COPEC projects higher fuel prices beyond GH¢8 in March
The Chamber of Petroleum Consumers (COPEC) is predicting fuel prices at the pump to go beyond GH¢8 with effect from today, March 1, through the coming weeks.
In what will begin the first pricing window for the new month, it estimated petrol to sell around GH¢8.125 per litre, representing an increase of 4.6 per cent.
Diesel on the other hand will sell at around GH¢8.255 per litre, an increase of about 3.4 per cent.
On average, the two fuel types will to hover around GH¢8.190 per litre, representing a 3.43 per cent increase.
For liquefied petroleum gas (LPG), COPEC predicted it to sell around GH¢9.163 per kilogramme, an increase of about 2.5 per cent.
According to the chamber, until something drastic changes, “so shall the fuel prices be in Window 1 of March 2022”.
OPEC+ to meet
Meanwhile, news monitored globally by the Daily Graphic indicates that following the rising crude oil prices on the international market, the elite group among the Organisation of the Petroleum Exporting Countries (OPEC+), is scheduled to meet sometime this week to discuss how best to among other things, discuss the Russia-Ukraine crisis and how it can help to produce more to bring down global prices.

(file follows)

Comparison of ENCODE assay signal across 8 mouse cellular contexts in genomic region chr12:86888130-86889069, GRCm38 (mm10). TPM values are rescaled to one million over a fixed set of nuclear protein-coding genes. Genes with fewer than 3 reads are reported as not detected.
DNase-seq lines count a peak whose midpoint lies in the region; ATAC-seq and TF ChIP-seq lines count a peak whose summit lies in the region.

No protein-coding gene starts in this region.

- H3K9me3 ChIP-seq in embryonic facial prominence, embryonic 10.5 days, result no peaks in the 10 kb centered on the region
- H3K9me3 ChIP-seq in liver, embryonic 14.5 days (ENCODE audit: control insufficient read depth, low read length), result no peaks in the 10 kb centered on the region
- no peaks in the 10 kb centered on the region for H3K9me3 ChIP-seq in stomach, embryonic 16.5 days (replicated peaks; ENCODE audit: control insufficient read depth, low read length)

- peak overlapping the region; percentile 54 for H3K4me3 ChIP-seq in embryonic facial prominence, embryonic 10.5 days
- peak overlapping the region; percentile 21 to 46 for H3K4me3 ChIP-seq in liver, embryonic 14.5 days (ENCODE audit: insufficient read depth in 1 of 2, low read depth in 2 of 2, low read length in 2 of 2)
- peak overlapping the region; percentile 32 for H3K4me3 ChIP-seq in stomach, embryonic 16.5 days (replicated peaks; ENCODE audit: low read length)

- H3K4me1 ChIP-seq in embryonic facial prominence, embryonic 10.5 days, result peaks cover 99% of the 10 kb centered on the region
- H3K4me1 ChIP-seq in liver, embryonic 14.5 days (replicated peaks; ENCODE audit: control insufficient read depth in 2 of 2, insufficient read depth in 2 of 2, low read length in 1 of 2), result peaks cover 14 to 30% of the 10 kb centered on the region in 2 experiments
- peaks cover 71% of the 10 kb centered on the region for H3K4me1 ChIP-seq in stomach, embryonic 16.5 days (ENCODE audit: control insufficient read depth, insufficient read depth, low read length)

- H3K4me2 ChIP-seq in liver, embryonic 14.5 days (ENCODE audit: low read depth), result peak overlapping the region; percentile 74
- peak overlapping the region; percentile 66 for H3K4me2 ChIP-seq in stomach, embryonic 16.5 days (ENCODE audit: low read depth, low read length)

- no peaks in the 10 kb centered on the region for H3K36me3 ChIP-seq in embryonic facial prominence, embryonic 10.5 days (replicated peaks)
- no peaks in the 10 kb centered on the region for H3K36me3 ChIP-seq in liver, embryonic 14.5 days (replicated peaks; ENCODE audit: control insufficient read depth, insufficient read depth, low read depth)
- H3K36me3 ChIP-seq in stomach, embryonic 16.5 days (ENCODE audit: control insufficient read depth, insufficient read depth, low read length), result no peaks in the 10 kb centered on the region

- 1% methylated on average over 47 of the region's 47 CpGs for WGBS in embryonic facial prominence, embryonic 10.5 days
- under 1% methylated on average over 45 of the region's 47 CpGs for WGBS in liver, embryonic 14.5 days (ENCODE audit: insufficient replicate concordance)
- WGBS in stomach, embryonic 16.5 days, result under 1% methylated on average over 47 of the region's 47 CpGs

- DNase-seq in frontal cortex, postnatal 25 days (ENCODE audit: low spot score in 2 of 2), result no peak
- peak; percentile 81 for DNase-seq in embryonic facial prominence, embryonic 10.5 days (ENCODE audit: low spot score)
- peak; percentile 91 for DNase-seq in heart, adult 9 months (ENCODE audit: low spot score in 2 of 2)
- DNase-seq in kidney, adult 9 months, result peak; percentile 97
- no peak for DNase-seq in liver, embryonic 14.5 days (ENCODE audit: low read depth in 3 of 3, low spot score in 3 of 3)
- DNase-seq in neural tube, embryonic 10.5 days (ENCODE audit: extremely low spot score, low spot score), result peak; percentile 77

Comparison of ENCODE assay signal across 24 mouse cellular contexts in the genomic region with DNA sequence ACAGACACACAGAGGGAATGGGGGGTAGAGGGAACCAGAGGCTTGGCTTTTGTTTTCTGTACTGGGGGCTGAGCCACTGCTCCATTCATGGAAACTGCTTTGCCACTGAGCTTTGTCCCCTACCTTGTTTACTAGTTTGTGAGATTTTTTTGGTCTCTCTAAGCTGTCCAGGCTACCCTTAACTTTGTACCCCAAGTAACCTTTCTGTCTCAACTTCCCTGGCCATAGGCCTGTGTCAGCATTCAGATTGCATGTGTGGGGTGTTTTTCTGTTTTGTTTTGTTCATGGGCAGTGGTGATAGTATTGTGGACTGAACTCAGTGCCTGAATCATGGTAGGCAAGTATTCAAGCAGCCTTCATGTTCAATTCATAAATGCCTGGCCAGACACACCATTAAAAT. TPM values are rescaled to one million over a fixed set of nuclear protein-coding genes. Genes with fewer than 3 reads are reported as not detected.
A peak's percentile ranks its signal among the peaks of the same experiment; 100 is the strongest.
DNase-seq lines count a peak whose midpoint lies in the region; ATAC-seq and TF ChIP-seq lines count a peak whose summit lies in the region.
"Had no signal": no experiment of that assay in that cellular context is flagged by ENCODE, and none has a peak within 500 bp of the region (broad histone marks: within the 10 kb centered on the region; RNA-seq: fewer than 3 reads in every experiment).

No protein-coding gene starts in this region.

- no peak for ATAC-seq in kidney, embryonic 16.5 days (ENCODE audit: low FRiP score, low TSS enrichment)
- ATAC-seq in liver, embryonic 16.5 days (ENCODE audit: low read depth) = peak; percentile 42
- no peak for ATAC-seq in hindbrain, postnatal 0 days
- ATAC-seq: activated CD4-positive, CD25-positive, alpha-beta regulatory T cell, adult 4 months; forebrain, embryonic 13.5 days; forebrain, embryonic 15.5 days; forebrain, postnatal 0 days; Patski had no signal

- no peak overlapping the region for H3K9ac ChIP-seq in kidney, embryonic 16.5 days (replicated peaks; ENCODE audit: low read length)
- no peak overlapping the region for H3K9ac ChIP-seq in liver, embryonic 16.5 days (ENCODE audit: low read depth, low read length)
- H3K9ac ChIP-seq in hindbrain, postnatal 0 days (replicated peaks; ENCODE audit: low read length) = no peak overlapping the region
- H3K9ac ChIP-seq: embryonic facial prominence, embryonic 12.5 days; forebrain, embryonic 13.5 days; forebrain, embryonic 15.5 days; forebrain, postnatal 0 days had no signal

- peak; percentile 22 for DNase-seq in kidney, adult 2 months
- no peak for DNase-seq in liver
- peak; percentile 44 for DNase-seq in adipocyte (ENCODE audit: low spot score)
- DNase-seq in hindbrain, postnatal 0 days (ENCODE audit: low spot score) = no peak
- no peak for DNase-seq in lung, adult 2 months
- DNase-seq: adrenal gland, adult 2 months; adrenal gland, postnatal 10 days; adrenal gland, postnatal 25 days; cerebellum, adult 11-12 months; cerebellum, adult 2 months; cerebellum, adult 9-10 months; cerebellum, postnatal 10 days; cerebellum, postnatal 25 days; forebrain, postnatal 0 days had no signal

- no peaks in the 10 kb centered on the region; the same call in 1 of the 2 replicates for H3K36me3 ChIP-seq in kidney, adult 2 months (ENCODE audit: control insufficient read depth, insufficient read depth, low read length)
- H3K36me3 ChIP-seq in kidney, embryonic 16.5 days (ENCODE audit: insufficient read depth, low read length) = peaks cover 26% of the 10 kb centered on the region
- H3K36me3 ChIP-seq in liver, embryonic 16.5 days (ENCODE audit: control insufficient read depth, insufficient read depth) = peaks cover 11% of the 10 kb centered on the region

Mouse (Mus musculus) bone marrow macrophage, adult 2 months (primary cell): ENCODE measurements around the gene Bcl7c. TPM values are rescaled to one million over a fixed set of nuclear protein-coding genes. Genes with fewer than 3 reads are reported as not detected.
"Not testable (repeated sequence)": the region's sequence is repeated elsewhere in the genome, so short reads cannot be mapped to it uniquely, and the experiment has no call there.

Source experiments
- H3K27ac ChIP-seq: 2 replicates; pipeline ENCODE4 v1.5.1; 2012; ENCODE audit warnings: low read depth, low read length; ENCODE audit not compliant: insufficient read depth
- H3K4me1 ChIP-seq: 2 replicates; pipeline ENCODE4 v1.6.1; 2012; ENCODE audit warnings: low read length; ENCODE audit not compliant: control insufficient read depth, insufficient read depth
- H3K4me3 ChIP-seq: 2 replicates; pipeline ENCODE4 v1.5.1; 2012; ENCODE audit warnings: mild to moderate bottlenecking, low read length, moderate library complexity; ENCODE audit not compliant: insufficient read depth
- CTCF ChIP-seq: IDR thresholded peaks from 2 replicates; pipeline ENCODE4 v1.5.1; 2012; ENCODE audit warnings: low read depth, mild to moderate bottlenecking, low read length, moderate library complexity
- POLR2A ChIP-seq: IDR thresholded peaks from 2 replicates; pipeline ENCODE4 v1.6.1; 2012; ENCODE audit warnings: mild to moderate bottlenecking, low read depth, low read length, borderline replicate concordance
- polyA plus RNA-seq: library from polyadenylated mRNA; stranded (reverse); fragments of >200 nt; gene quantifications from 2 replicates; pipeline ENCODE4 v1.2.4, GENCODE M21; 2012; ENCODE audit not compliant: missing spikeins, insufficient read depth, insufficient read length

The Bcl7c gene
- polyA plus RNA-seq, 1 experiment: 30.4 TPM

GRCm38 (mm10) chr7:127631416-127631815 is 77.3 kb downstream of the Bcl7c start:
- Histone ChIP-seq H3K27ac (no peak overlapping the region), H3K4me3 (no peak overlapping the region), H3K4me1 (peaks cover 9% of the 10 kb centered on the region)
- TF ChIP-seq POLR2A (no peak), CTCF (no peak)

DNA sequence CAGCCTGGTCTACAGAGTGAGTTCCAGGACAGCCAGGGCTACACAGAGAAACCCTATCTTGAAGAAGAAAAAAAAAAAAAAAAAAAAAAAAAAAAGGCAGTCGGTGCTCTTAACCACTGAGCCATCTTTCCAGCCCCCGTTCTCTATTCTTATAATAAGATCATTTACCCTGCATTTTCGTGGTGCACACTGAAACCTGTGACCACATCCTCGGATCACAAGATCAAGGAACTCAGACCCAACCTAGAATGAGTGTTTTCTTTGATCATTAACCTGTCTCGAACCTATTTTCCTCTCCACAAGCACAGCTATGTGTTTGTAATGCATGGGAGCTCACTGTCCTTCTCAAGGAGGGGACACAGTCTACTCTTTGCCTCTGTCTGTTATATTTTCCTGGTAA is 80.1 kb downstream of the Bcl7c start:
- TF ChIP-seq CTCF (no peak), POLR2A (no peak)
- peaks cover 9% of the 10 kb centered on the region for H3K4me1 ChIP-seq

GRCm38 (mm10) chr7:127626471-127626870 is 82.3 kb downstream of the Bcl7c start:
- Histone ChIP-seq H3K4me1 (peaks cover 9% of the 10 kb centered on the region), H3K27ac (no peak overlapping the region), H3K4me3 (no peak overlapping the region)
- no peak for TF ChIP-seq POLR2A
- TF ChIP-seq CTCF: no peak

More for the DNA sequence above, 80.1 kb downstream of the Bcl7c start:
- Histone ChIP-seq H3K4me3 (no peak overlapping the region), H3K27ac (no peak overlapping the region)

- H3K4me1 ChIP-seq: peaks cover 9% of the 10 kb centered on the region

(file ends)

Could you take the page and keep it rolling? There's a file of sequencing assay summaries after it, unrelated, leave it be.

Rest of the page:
Already, one of the big reasons oil prices are near a seven-year high according to a special BBC report is because OPEC and Russia decided to produce less than they promised.
The OPEC and 10 other major crude oil producers, including Russia, have been gradually increasing their output after taking 9.7 million barrels per day out of the market as demand collapsed in the early days of the coronavirus pandemic.
But the group, known as OPEC+, has repeatedly failed to meet its monthly target of adding back 400,000 barrels per day due to production shortfalls in several countries.
Despite huge pressure from major energy-consuming nations, including the United States, to help tame high prices that are fueling global inflation, it was difficult for the coalition to quickly increase output because of limited spare capacity and a fraught geopolitical backdrop.
The world is now feeling the impact of the crisis as crude oil prices hit close to $100, sparking severe inflationary pressures on economies globally.
Ghana, for instance, is also not spared that ordeal although it is an oil producing country, albeit, not yet a member of OPEC.
There are calls for the government to intervene to reduce the impact of the increasing prices on businesses and other fuel consumers but it is yet to make any pronouncement on the matter.
Experts say that although the government, which is in dire need of revenue may be enjoying a windfall, the consequences of rising fuel prices at the pumps on the economy could be more costly in the medium term.